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Abbeys & Cathedrals

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Towns - Abbeys & Cathedrals

Salisbury.
Salisbury Cathedral. Salisbury cathedral is a 13th century cathedral with the tallest spire in England, reaching 404 feet. The interior is notable for its natural light, and its library, which contains an original copy of the Magna Carta.
Bath. Elegant Georgian city and one of Britain's most popular tourist destinations.
Bath Abbey. The history of Bath Abbey reflects the vicissitudes of religious life in England. In 676 the first religious structure was built, a monastry using the stone from Roman ruins. The first king of all England, Edgar, was crowned in the monastry's abbey .

The abbey was replaced by a large Roman style priory in 1090. This dominated the sky-line for a couple of centuries but by 1499 it lay in ruins, neglected by the small and demoralised group of monks that lived there. Oliver King started to rebuild it but Henry VIII, following his row with Rome, put a stop to it in 1539 before a roof could be erected . It was not until 1617 that the present building was completed.
Chard.
Forde Abbey & Gardens. Cistercian monastery filled with treasures, surrounded by 30 acres of carefully tended gardens.
Cheltenham.
Prinknash Abbey. Prinknash Abbey is the home of the Benedictine Roman Catholic Community which welcomes you onto its grounds. We hope that you will learn more about monastic life during your visit. To include prinknash pottery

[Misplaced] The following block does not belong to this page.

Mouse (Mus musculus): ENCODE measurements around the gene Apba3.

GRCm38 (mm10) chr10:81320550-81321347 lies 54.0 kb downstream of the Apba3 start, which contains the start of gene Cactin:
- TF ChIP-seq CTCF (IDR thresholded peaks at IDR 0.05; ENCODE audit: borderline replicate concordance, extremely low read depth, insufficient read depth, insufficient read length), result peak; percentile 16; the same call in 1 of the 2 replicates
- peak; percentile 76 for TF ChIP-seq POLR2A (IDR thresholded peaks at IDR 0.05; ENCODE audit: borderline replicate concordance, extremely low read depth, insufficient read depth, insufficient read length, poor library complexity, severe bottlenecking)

Tewkesbury Abbey. A former Benedictine Abbey Church consecrated in 1112, reputed to be the second largest parish church in England.
Exeter.
Buckfast Abbey. The abbey is the home of Benedictine monks. The first monastery was founded in 1018, but was suppressed by Henry VIII in 1539, and refounded in 1882. Buckfast now welcomes almost 1/2 million visitors each year.
Exeter Cathedral. For centuries Exeter has been dominated by its Cathedral with the two massive Norman towers and its West Front decorated with sculptures of kings, saints and angels.The cathedral was built on the camp of the Roman Army's II Augustan Legion. There is archaeological evidence to suggest that the site has been used for Christian worship since the 5th century.
Glastonbury.
Glastonbury Abbey.
Gloucester.
Gloucester Cathedral. Founded in the 11th Century, the cathedral features Norman pillars in the Nave, the elaborate tomb of edward ll, exquisite 14th Century fan vaulted cloisters, the magnificent 15th Century Tower and the East window, the largest in England
Wells. Emgland's smallest city.
Wells Cathedral. The cathedral has a number of unusual features, including a wonderful wooden mechanical clock.

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South England

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